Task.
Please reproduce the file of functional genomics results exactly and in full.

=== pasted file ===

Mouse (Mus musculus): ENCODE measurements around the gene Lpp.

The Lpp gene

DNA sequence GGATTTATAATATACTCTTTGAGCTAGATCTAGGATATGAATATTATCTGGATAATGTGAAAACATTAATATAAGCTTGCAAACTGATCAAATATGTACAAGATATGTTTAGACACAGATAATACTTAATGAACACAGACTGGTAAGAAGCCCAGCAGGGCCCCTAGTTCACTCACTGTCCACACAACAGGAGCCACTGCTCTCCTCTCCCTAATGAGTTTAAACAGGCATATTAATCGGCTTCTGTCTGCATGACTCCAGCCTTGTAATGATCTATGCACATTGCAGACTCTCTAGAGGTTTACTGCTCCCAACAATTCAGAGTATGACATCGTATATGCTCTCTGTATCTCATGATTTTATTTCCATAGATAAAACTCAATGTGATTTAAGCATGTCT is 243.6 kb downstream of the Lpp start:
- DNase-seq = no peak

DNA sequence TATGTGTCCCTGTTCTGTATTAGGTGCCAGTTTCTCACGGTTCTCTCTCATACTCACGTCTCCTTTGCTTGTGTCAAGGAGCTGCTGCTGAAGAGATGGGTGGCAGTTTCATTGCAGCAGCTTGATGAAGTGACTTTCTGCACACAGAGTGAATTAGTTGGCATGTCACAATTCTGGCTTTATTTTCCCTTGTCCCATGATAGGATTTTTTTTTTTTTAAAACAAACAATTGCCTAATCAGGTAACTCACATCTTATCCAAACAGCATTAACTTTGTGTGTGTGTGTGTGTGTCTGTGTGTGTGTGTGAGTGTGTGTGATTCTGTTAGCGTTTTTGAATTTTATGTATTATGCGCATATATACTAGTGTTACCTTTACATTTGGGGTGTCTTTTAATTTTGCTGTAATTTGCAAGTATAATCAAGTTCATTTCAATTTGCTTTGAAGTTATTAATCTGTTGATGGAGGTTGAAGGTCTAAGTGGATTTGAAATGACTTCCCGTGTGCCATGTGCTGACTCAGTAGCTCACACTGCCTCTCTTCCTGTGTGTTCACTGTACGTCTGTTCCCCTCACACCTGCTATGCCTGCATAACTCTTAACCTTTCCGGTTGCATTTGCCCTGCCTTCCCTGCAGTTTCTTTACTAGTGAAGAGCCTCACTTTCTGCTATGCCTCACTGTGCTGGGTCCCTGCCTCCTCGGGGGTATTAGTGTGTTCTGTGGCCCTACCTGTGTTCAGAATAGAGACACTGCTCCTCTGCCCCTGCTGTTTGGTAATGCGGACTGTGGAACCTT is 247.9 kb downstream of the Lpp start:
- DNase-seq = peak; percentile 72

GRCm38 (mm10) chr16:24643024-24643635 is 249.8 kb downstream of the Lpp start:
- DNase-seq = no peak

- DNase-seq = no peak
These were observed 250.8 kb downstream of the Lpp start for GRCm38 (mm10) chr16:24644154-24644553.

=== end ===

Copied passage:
Mouse (Mus musculus): ENCODE measurements around the gene Lpp.

The Lpp gene

DNA sequence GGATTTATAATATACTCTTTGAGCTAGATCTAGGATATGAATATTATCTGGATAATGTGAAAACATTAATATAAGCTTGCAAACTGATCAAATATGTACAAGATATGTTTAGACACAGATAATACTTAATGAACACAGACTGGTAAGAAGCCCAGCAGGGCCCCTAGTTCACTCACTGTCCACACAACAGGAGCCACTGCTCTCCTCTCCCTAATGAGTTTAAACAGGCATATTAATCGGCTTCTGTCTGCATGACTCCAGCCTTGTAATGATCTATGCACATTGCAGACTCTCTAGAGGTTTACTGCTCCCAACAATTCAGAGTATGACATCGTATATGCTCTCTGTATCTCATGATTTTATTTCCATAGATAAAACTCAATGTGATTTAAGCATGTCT is 243.6 kb downstream of the Lpp start:
- DNase-seq = no peak

DNA sequence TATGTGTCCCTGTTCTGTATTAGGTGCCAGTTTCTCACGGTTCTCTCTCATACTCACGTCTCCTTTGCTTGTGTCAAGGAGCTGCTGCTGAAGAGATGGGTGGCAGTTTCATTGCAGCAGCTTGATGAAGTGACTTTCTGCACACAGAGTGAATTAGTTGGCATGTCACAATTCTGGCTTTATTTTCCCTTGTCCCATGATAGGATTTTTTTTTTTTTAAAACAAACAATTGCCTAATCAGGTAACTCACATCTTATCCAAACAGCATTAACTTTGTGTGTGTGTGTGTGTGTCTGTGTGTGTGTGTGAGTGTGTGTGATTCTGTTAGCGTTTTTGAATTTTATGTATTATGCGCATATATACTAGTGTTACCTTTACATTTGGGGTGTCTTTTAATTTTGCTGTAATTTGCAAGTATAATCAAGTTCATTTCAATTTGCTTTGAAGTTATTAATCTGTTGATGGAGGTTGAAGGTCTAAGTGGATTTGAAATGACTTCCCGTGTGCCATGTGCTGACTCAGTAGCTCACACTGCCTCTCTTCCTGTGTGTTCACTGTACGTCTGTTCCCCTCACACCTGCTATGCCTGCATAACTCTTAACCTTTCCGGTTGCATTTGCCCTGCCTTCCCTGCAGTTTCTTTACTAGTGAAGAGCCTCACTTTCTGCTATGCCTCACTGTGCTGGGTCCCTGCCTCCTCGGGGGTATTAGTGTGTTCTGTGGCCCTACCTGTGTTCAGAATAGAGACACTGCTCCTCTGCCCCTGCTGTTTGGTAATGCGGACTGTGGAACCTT is 247.9 kb downstream of the Lpp start:
- DNase-seq = peak; percentile 72

GRCm38 (mm10) chr16:24643024-24643635 is 249.8 kb downstream of the Lpp start:
- DNase-seq = no peak

- DNase-seq = no peak
These were observed 250.8 kb downstream of the Lpp start for GRCm38 (mm10) chr16:24644154-24644553.